Annabelle C Jones LLM

Notary Public


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Regulated through the Faculty Office of the Archbishop of Canterbury


Notarial Services for corporate clients and private individuals. 


As a Notary Public of England and Wales, I offer notarial services which include;


- Notarising documents such as passports, qualifications etc.

- Powers of Attorney

- Overseas property transactions

- Administering Oaths


I can also arrange consular legalisation / Apostille services if required.


When required I will travel to meet my clients as I offer a mobile service.


Below is a brief explanation of the role of a Notary Public



Notaries represent the oldest and smallest branch of the legal profession in England & Wales. (Notaries in Scotland are regulated separately like the other Scottish legal professions). 


A notary is defined by what s/he is and what s/he does. A notary is a qualified lawyer whose task it is to authenticate documents and transactions so that they can be effective in countries outside England & Wales 


There are approximately 775  notaries in England and Wales. Of these, about 725 are members of the Notaries Society - the membership body which represents the interests of notaries. Throughout England and Wales, all, save about 150 notaries, are also qualified as solicitors. A further 30 Scrivener notaries belong to the Society of Scrivener Notaries.

Within England and Wales a Notary Public is authorised to carry out all legal work other than the conduct of litigation. The authority of a notary is derived both from statute and from the Faculty granted to the notary by the Court of Faculties. The Faculty enables a notary to perform notarial acts in the public (or authentic) form recognised in civil law jurisdictions as well as in the private form which is accepted in England and Wales and other common law jurisdictions.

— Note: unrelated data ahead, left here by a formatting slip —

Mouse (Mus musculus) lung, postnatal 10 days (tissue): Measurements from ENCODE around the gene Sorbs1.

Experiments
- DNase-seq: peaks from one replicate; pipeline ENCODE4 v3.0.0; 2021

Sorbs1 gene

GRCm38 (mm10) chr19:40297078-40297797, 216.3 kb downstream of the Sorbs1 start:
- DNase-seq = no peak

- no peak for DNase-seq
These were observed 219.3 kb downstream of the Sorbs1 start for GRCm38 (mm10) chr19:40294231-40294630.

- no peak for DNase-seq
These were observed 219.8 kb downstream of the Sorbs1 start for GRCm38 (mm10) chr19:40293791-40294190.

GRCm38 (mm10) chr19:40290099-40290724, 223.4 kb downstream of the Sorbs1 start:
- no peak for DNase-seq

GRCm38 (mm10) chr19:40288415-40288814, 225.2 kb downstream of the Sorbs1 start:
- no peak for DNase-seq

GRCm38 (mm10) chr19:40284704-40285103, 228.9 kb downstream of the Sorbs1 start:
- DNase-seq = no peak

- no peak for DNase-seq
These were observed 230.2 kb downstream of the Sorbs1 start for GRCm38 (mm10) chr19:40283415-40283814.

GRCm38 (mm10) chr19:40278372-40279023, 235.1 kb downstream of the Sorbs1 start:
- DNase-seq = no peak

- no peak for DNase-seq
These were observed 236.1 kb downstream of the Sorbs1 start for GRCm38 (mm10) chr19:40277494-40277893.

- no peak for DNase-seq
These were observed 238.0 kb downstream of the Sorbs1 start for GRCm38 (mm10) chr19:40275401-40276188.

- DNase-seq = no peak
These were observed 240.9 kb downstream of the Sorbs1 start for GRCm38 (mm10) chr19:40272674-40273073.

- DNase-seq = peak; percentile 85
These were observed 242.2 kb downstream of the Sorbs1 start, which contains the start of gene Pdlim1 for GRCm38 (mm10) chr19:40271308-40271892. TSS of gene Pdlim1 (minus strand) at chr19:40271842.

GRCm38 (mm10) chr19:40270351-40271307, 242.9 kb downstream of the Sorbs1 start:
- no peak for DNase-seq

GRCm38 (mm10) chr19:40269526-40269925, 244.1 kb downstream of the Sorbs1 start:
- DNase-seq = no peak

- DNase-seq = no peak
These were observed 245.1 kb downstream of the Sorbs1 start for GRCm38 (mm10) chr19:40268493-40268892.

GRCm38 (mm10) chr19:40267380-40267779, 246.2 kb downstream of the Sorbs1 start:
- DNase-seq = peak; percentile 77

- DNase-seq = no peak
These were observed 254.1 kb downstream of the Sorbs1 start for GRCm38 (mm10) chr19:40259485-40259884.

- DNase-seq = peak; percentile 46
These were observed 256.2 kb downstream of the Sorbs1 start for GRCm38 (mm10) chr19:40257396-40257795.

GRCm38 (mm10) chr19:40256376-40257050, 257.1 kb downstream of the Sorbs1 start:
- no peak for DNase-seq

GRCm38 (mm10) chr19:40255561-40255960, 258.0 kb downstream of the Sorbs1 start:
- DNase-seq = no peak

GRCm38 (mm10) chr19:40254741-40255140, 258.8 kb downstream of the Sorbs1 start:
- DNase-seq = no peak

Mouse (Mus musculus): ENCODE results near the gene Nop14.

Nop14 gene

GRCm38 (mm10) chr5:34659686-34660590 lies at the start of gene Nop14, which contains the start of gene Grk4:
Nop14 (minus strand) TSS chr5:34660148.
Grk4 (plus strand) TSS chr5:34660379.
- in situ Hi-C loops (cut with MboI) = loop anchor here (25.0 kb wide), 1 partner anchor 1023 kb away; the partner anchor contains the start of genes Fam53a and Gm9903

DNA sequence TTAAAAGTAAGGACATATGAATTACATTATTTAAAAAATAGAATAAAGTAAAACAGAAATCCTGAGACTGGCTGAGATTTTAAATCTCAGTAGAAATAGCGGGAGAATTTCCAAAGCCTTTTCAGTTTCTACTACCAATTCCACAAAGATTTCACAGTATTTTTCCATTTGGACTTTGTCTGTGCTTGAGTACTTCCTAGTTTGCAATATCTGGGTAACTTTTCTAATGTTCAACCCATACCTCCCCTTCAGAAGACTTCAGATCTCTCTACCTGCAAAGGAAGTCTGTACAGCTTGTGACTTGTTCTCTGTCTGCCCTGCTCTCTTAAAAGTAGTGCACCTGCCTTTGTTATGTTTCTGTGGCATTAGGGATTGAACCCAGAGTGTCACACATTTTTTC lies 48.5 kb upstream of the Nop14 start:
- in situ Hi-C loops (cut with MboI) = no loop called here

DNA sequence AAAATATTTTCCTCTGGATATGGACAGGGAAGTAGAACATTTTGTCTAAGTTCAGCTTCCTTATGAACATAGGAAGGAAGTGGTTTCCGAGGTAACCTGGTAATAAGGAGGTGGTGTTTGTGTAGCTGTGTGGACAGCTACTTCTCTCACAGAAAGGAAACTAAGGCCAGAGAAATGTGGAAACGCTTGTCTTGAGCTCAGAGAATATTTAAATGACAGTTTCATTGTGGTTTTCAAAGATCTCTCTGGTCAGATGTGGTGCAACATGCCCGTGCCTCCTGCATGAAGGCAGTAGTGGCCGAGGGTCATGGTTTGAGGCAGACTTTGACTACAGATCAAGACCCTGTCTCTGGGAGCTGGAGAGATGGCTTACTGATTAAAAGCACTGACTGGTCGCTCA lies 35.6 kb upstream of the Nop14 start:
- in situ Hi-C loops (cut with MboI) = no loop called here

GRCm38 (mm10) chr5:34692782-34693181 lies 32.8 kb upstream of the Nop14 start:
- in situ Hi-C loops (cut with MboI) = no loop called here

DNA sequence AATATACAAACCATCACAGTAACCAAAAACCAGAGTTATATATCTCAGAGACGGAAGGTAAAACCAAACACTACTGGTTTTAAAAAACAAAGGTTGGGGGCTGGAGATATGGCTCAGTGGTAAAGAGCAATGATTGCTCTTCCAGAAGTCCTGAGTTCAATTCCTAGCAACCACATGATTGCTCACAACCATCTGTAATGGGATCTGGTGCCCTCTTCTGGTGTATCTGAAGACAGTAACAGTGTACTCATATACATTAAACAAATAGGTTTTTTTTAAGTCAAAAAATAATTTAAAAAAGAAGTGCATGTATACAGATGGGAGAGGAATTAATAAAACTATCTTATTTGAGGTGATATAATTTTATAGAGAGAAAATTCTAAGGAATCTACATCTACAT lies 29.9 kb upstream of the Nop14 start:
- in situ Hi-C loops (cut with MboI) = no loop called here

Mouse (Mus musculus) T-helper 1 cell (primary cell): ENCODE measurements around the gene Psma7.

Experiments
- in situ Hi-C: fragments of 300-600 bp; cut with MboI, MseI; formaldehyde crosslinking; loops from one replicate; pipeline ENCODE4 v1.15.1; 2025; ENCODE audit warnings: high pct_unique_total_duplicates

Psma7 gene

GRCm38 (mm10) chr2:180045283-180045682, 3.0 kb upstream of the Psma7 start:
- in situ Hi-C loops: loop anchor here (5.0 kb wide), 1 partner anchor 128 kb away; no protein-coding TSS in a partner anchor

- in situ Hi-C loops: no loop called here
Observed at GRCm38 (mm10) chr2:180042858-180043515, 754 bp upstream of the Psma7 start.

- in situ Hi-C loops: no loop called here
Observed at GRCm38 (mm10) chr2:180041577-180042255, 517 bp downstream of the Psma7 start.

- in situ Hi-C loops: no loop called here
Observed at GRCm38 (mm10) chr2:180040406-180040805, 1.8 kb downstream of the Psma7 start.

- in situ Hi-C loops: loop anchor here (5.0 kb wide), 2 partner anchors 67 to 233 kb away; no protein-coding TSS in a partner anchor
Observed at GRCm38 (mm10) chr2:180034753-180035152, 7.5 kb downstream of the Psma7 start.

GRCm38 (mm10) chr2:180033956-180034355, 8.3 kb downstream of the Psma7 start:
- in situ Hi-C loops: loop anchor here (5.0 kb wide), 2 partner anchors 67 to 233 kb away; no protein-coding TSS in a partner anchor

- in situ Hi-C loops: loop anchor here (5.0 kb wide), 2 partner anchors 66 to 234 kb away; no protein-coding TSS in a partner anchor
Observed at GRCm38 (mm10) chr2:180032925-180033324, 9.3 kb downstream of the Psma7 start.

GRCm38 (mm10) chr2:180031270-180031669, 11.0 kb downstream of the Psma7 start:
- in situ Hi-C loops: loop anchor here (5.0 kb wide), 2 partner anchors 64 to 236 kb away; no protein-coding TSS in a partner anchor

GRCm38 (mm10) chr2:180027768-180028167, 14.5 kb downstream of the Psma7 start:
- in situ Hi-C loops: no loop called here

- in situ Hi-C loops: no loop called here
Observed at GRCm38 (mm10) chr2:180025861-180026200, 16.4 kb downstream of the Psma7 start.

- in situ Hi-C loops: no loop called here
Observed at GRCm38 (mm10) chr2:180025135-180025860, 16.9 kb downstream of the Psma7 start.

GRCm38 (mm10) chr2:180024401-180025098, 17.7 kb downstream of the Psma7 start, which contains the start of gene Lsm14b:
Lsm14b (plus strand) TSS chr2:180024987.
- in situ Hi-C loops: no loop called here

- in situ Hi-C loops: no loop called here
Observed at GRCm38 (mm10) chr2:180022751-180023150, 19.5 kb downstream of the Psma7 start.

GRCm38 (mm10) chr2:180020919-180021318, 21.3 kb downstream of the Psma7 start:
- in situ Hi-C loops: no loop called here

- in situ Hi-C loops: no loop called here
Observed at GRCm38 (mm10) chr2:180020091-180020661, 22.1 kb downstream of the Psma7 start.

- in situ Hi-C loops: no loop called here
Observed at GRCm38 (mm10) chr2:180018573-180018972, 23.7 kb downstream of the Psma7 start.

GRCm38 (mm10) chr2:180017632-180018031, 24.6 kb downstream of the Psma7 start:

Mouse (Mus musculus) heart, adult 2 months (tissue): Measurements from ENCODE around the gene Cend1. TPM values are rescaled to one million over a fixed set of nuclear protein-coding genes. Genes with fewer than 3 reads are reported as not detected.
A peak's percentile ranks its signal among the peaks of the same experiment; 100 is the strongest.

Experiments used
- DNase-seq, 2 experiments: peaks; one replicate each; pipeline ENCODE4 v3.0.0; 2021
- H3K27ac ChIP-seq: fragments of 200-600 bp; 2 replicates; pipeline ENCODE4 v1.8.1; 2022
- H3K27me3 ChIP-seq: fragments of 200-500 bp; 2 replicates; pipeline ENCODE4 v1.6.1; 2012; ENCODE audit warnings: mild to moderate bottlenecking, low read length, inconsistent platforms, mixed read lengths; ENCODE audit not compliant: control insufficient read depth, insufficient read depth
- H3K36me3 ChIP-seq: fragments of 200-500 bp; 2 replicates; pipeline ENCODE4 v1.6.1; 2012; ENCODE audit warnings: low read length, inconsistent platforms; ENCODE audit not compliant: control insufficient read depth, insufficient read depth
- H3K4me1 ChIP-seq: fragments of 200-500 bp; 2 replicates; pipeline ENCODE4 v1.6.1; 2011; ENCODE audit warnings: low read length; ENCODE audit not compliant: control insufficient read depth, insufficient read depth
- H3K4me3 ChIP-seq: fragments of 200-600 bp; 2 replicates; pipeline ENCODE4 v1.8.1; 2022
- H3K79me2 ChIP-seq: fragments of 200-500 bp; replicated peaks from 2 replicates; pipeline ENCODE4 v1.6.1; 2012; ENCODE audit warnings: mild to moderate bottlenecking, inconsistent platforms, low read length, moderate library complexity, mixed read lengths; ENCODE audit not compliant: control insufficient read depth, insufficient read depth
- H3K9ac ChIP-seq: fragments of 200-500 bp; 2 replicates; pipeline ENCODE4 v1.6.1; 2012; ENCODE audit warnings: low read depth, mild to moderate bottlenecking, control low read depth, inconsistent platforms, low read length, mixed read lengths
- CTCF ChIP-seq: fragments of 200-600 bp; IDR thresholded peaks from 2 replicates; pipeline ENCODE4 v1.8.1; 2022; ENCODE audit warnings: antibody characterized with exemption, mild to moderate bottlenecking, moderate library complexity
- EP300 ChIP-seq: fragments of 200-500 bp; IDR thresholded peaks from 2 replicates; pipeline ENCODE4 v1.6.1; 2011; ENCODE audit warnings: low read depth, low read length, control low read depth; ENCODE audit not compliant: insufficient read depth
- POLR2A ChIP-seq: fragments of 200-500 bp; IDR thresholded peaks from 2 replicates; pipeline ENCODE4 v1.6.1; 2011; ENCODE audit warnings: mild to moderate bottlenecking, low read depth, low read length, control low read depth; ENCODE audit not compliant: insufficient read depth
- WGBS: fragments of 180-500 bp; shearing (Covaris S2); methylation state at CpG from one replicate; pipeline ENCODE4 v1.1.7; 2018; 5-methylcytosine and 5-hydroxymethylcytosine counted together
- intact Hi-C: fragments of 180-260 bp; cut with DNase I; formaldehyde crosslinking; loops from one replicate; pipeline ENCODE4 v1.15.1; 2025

Until the eighteenth century notaries would authenticate their acts with an individual sign - often extremely elaborate. At the same time the government and corporations authenticated their transactions under seal. Governments still use seals for important transactions, and their regular use by companies is only now going out of fashion. The use of seals to authenticate 'deeds' was the normal way of establishing their validity in the courts. Gradually, notaries adopted seals in substitution for their signs and by the nineteenth century it had become established that any notarial act should be attested by a notary's signature supported by his individual seal.

All Notaries Public now have such a distinctive seal - often illustrated with professional or historical signs. In addition notarial acts are prepared in established forms which can easily be understood and recognised wherever they are produced, and which may, in many jurisdictions, carry significant weight in courts and registries. Just as Notaries certify documents and transactions so they in turn are certified by the legalisation process which is described elsewhere.

Where a notarial act is for use overseas, it is commonly a requirement that a notary's execution of the act is further attested by HM Government through the Foreign, Commonwealth and Development Office who will attach to the document an 'Apostille' or certificate confirming the authenticity of the notary's signature and seal - both of which are registered with the Foreign and Commonwealth Office. The process is called 'legalisation'. Some countries require further authentication by the consulate of the receiving jurisdiction


One of the most frequent notarial functions is the attestation or authentication of powers of attorney for use abroad. Many foreign legal systems require powers of attorney to be executed before a notary.

A Notary Public may also be called upon to certify the proper execution or signing of any sort of document that is to be used overseas and, if required, to confirm that it is binding in English law. After identifying the person or persons concerned and the substance of any fact or event he may issue a certificate confirming such fact or event. This is frequently useful in relation to immigration or emigration matters or issues relating to status, marriage divorce or adoption and many like matters

Other functions include the completion of documentation for the registration of a company in different parts of the Commonwealth or overseas and sometimes for the entry of a person to overseas territories.

The administration of oaths has always been an important function of the notary.